My fellow citizens, we now move forward, with confidence and faith. Our nation is strong and steadfast. The cause we serve is right, because it is the cause of all mankind. The momentum of freedom in our world is unmistakable Ã³ and it is not carried forward by our power alone. We can trust in that greater power who guides the unfolding of the years. And in all that is to come, we can know that His purposes are just and true.
Sounds like he’s pimping the Judea/Christian ideology to me, and from anyone but a government official that’s fine and dandy. Once you take up public office however, you should be as blind to religion as you are to color. Bush can’t seem to separate the two and that has always given me somewhat of an uneasy feeling because that just one step away from government imparting moral legislation on the people. Oh wait…we’re already there.
Mariage is as marriage does
Yup, Bush had to give time in the state of the union to the protection of the institution of marriage. What the fuck is it in danger from? Why the fuck is the federal government spending precious time and money trying to legislate this part of our lives? I say if two people love each other and wish to make a life long and legally binding commitment to show that, then they should be allowed to do so regardless of sex. Call it marriage, give then rights equal to those of heterosexual couples and stop wasting my bandwidth over it. Why can’t he see it that way? Well, maybe religion has something to do with it:
The same moral tradition that defines marriage also teaches that each individual has dignity and value in God’s sight. (Applause.)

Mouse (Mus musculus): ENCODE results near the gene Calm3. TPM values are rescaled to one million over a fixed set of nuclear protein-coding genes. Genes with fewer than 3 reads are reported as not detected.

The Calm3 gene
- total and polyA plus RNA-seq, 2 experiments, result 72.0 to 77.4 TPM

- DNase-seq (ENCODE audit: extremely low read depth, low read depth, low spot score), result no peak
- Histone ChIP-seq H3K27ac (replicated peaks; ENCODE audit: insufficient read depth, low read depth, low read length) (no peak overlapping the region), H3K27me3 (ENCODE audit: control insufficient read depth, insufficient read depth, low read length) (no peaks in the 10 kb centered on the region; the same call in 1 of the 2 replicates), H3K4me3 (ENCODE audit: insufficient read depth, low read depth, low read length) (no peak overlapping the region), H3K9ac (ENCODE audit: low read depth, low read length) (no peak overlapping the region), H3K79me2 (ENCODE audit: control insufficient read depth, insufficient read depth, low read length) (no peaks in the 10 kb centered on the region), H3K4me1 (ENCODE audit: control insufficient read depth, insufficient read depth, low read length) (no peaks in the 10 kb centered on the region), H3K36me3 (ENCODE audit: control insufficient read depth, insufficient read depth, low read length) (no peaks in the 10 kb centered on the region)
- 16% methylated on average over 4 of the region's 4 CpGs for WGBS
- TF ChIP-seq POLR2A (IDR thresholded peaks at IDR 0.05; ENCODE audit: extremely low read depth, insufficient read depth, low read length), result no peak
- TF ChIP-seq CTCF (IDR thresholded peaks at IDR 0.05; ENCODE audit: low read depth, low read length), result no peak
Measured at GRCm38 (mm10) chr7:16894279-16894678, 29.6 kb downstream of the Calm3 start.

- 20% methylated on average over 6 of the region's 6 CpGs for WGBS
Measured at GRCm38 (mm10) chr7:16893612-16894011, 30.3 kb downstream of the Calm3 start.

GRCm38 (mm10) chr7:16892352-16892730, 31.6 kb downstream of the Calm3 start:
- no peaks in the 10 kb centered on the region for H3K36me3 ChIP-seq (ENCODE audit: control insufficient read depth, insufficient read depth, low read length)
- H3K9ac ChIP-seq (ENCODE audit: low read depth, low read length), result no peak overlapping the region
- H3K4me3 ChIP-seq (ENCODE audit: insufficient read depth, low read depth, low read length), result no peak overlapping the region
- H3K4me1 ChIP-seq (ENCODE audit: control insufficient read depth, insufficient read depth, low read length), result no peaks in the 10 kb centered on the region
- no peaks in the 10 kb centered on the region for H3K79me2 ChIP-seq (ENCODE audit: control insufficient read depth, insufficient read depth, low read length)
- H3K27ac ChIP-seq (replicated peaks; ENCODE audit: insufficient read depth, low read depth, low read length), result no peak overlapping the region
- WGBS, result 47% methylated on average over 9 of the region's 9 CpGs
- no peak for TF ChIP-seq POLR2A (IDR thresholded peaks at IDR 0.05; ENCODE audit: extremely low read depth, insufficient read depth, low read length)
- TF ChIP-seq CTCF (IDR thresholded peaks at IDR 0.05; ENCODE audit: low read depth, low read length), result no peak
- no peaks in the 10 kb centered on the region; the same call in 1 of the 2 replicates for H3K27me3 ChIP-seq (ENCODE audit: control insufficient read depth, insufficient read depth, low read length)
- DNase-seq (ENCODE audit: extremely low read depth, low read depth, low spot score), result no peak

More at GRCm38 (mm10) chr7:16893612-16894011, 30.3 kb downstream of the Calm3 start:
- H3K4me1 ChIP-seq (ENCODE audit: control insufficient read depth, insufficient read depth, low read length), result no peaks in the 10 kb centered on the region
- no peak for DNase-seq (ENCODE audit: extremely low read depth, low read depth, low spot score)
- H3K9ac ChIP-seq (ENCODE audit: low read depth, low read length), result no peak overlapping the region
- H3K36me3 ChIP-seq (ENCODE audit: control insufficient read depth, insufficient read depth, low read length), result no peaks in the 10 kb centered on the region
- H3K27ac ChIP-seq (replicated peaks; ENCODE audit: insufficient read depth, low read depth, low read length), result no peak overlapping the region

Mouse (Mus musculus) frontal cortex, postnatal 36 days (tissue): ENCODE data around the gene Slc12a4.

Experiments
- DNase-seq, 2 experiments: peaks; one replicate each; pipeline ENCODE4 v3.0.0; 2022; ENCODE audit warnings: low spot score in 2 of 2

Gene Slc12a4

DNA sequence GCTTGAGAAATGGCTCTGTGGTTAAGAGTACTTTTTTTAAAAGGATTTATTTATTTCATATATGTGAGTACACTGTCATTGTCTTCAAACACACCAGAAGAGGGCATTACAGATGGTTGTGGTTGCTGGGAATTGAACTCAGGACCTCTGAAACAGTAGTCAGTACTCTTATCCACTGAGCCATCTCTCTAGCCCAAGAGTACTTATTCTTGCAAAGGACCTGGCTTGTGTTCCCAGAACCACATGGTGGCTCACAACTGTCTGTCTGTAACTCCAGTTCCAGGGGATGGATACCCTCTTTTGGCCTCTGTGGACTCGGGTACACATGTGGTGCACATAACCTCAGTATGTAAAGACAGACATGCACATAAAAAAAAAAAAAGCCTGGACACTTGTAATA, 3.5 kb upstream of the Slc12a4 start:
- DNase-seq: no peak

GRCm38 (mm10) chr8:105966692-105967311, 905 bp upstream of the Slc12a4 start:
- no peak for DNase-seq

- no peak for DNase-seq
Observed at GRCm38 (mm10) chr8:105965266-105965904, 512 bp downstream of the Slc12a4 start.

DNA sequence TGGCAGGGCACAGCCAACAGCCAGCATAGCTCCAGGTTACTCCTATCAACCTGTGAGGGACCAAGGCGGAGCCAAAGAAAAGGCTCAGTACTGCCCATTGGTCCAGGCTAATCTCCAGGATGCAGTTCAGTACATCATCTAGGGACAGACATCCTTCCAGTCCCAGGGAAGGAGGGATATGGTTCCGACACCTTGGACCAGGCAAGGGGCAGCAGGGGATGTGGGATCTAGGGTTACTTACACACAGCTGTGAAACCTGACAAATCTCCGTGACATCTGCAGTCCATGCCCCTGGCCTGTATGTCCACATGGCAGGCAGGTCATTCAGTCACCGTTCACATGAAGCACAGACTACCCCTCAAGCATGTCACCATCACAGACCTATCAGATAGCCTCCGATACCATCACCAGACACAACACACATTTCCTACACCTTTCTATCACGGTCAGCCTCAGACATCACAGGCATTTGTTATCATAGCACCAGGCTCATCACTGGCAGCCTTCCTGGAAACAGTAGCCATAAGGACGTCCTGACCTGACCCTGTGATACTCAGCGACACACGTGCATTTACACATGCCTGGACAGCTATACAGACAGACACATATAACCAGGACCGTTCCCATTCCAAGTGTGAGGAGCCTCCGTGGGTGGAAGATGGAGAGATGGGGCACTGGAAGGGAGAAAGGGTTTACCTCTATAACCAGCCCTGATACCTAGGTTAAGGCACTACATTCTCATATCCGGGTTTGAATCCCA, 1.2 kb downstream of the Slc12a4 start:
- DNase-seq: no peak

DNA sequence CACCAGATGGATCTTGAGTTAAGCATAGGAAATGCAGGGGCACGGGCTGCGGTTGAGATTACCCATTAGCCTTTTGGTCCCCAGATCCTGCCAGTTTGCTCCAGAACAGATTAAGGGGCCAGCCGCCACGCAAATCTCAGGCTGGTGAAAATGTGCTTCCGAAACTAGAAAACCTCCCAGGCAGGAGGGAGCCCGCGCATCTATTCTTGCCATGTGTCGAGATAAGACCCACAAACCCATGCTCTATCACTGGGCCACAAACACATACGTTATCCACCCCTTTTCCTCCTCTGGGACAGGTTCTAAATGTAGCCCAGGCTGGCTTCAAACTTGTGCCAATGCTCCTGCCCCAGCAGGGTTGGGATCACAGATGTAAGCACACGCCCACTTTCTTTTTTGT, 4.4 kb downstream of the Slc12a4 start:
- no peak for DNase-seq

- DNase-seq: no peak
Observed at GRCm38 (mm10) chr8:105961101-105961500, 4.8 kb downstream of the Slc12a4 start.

I’ve always loved having morality legislated to me.
An entirely different kind of school test
Now as for the war on drugs:
Drug testing in our schools has proven to be an effective part of this effort. So tonight I proposed an additional $23 million for schools that want to use drug testing as a tool to save children’s lives. The aim here is not to punish children, but to send them this message: We love you, and we don’t want to lose you. (Applause.)
I can see the logic in this, but for entirely different reasons. I have nothing against those who use, and I have been known to experiment from time to time, but I think education is key to helping kids make the right choices later in life. Test if you must, but I would say education works a lot better. Get the kids through high school as best you can with a good head on their shoulders about and facts about drugs (facts mind you, not moral browbeating disguised as facts). From then on they should be much better suited to make responsible choices.
Hell, they may even become President some day, right George?
Beyond that nothing really grabbed my attention in the speech. He talked about medicare and how steroids have to be cleaned from pro sports among other things, and for the most part it all seemed very dull, flat and matter-of-fact. No wild promises, no sweeping visions for the future. To me it felt more like sweeping up his presidency so he can be ready to leave come next January. Oh how I hope I’m right about that last part.